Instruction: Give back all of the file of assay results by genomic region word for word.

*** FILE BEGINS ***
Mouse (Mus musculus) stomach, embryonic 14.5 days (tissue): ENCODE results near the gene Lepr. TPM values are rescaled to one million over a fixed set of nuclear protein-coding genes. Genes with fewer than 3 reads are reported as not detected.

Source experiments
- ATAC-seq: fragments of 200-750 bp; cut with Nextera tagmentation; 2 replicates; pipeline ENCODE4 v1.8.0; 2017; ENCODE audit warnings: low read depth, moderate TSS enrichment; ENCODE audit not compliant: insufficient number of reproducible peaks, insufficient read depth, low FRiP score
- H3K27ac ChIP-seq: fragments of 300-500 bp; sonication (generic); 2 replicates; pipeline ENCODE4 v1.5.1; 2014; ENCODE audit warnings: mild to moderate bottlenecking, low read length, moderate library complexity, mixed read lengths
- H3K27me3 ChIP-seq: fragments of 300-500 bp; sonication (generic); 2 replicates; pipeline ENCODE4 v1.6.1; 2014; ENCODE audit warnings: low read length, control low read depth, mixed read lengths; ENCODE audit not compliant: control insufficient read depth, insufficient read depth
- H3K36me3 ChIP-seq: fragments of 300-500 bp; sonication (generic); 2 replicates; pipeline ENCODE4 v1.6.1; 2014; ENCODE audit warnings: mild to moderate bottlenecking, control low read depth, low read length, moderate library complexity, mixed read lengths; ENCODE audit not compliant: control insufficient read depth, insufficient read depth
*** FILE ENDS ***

Mouse (Mus musculus) stomach, embryonic 14.5 days (tissue): ENCODE results near the gene Lepr. TPM values are rescaled to one million over a fixed set of nuclear protein-coding genes. Genes with fewer than 3 reads are reported as not detected.

Source experiments
- ATAC-seq: fragments of 200-750 bp; cut with Nextera tagmentation; 2 replicates; pipeline ENCODE4 v1.8.0; 2017; ENCODE audit warnings: low read depth, moderate TSS enrichment; ENCODE audit not compliant: insufficient number of reproducible peaks, insufficient read depth, low FRiP score
- H3K27ac ChIP-seq: fragments of 300-500 bp; sonication (generic); 2 replicates; pipeline ENCODE4 v1.5.1; 2014; ENCODE audit warnings: mild to moderate bottlenecking, low read length, moderate library complexity, mixed read lengths
- H3K27me3 ChIP-seq: fragments of 300-500 bp; sonication (generic); 2 replicates; pipeline ENCODE4 v1.6.1; 2014; ENCODE audit warnings: low read length, control low read depth, mixed read lengths; ENCODE audit not compliant: control insufficient read depth, insufficient read depth
- H3K36me3 ChIP-seq: fragments of 300-500 bp; sonication (generic); 2 replicates; pipeline ENCODE4 v1.6.1; 2014; ENCODE audit warnings: mild to moderate bottlenecking, control low read depth, low read length, moderate library complexity, mixed read lengths; ENCODE audit not compliant: control insufficient read depth, insufficient read depth